(S) Initially, when we were first doing it, I had the thoughts “I’ve never done anything like this on a stage before” and I wasn’t completely confident in the form, at least to be able to perform it but the more we practiced and especially once we got the music, I was able to translate the rhythms. At the very beginning I was just trying to do my best, and I was trying to help the others. In the original configuration I was in the back and when I suggested that I take point, that helped a lot so I could watch but also lead. Nydia was amazing and Master Alex was great, so that helped. It did put pressure on me but it gave me a focus because I needed to do the correct moves.

(I) When you’re in the lead it definitely does put that pressure on you to be at your best.

(S) So that helped me, that’s why I fussed over the different stances because I knew I had to be better to set an example so we’ll keep on working on that. But it felt good and going into the performance, I wasn’t quite as nervous as others but there was still nervousness. The day of, I just practiced. When I was in kempo, for one of my belt tests, I went to the beach a couple of weeks before and practiced, practiced, practiced. We came back and I did the test, I remember starting and I remember ending. It wasn’t quite that disconnect but I didn’t think anything. So during the performance when we ended a little early I was like “What did I miss?” but my brother had taken a video and I didn’t miss anything so it just flowed. I didn’t have to think, I just did. 

(I) Do you think you’ll ever teach Rafferty what you’ve learned in Taichi?

(S) He’s a pretty strong willed kid. The way I try to help him train is he shows me what he can do and then I try it. He thinks Taichi is the old person’s art.

(I) Oh he has no idea

(S) But he has mentioned it a couple of times “Yeah, I can do taichi too”

(I) He hasn’t been brave enough to come to a class yet.

(S) Not with me in it yet. We’ve gotten a lot better, I’ve been able to talk to him about a few things in wushu and he’s been more receptive. Just me training here when he’s in class…last year that would not have been possible. I think as he grows in confidence in his wushu, I think walking alongside him, if he wants to come along. Unless I get to a point where I can maybe help you lead class further down the road.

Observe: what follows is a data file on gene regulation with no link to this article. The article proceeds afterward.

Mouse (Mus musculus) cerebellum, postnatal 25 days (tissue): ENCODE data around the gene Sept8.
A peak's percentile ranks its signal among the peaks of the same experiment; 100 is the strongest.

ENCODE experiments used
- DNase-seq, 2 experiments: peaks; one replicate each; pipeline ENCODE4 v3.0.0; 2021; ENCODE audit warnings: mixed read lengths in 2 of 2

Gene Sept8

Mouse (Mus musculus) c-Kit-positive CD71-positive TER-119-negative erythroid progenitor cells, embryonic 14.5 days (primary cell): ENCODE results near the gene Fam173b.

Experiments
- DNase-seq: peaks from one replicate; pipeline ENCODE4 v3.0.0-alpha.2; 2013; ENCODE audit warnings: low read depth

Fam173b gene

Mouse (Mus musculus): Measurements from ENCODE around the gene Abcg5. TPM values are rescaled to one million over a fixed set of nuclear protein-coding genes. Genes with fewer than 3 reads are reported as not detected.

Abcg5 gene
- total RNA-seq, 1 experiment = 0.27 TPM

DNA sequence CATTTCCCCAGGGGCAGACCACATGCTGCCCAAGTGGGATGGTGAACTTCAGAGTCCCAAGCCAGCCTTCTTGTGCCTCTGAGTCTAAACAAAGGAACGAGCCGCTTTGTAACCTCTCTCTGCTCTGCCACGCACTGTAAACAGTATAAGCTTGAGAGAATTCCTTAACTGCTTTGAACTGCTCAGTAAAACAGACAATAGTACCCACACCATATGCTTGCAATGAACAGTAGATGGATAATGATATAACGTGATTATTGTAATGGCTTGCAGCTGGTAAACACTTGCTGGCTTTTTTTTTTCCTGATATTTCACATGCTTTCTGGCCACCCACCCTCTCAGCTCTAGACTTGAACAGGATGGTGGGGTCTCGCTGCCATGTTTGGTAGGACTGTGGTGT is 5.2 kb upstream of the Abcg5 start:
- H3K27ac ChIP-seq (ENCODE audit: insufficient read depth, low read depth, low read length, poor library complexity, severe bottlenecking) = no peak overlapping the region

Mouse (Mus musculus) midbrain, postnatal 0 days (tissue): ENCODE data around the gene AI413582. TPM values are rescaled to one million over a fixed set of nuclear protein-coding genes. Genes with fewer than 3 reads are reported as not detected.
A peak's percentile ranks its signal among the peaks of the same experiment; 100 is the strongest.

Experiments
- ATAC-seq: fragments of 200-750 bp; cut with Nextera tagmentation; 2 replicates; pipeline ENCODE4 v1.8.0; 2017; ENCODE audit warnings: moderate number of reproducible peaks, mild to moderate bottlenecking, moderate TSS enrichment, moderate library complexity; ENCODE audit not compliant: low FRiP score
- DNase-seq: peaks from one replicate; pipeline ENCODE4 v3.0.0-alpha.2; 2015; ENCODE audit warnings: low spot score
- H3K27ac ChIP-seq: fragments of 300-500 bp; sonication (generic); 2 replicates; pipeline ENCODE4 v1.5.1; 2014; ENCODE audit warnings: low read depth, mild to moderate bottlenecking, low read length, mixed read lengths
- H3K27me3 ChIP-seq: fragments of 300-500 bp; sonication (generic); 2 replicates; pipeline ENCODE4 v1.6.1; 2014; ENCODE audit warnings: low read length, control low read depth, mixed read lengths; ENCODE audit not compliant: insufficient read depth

(I) Have you ever competed? Would you ever like to compete? 

I’ve never competed before. Rafferty competed and it was horrible. It was in Germany, with mostly German kids. They had a house competition. There was one girl who was in two competitions. She Rafferty had been training a partner form with the stick and his Master said they were awesome but they didn’t get an award at all so that really discouraged him. I was thrilled when he decided to come here because I was afraid that had totally turned him off. That was his only competition.  

(I) And what about you, would you like to compete?

I think so, I like doing the form just for the form’s sake but the US Challenge is a competition but then there’s also seminars. But I think so, down the road. 

(I) What goals do you have for this next year?

(S) I wanna learn a staff form, I want to be able to get closer to the pink lady.

(I) We all wanna get closer to her, it is the everlasting goal haha. 

(S) My goals are really just to refine and improve the forms I have right now. And also be able to be available to help you out with people that might come in and begin, kind of be an assistant. 

(I) Sounds good, and I would like that as well 🙂  Last question: What advice do you have for newcomers to the art?

(S) Be patient. I have some of a background, especially in forms. If you don’t have a background, it can be very overwhelming but if you’re patient and take it slow, the benefits of the form just go throughout your entire life. 

(I) The quote “Patience is a virtue”…the older I get the more I find it is so infinitely true.

(S) Yeah, the problem is that the older you get the less time you have to be patient. 

(I) haha, yes but (hopefully) you do develop more patience.

(S) And I think one thing Taichi has taught me is the “now”, being here. The more comfortable I am at 24 or the sword, I’m not thinking about the next step. I’m just thinking about what I’m doing right now, so I think that really helps. Especially in America, we’re always thinking about the future or the past and we don’t do the “now”. We should do the “now” well. It’s all we have. 

(I) Exactly. This has been a great chat, thank you Sean!

(S)  Thank you!




Subscribe to the newsletter to stay in the loop of what’s happening at East Cloud.

Marketing by